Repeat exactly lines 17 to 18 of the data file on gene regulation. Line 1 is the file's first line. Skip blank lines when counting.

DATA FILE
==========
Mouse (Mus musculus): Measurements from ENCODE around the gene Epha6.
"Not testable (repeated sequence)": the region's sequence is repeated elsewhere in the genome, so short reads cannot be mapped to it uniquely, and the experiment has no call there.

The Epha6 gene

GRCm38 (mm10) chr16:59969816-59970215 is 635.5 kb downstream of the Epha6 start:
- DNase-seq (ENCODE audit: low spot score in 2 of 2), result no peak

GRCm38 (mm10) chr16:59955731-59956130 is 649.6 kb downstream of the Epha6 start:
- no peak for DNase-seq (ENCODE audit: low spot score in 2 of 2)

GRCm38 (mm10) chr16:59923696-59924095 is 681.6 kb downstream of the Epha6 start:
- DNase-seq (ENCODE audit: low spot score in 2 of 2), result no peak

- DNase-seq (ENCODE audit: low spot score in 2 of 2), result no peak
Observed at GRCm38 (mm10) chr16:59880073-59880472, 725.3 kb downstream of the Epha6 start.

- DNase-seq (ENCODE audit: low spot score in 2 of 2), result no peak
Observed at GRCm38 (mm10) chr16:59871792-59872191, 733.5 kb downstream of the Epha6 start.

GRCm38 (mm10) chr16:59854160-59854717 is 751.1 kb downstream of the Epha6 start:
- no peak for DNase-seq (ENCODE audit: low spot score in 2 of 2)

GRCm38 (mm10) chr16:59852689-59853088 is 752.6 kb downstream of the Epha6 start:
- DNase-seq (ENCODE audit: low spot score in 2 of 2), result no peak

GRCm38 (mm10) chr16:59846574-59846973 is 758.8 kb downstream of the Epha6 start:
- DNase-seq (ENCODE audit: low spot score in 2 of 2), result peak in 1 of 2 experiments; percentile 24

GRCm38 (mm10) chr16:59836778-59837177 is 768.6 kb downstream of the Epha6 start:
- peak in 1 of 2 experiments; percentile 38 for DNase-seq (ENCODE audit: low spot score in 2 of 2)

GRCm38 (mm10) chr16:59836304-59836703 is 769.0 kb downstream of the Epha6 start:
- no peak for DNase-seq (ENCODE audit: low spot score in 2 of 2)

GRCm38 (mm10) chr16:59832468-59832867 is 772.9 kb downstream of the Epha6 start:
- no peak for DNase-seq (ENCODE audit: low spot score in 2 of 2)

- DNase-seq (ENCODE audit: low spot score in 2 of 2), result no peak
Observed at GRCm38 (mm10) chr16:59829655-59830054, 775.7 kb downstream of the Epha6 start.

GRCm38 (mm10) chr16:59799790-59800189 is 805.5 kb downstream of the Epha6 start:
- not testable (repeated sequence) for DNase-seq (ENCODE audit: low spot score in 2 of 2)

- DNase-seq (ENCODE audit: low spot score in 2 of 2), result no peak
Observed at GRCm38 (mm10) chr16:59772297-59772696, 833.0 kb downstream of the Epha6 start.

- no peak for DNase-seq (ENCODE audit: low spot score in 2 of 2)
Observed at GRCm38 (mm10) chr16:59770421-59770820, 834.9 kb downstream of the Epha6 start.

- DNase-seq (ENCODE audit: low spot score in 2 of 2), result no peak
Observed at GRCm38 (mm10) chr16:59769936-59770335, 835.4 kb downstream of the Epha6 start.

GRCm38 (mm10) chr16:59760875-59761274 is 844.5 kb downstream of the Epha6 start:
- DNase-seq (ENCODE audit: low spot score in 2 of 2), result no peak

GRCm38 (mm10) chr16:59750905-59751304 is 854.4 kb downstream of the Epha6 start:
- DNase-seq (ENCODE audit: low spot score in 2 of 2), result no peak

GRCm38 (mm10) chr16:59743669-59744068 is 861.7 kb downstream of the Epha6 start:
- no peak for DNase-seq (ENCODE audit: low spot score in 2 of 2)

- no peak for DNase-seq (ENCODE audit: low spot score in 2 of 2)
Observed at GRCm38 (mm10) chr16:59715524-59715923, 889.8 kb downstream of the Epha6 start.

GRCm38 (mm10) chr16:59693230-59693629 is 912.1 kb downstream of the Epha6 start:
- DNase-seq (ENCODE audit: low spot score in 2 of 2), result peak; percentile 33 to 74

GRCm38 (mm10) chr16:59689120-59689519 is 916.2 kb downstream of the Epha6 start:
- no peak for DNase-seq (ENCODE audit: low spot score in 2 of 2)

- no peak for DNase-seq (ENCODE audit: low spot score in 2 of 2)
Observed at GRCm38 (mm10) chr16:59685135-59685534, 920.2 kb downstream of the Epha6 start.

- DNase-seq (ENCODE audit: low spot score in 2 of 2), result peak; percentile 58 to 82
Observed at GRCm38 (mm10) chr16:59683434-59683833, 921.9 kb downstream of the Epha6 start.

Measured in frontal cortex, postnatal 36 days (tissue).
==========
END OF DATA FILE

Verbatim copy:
- DNase-seq (ENCODE audit: low spot score in 2 of 2), result no peak

GRCm38 (mm10) chr16:59846574-59846973 is 758.8 kb downstream of the Epha6 start: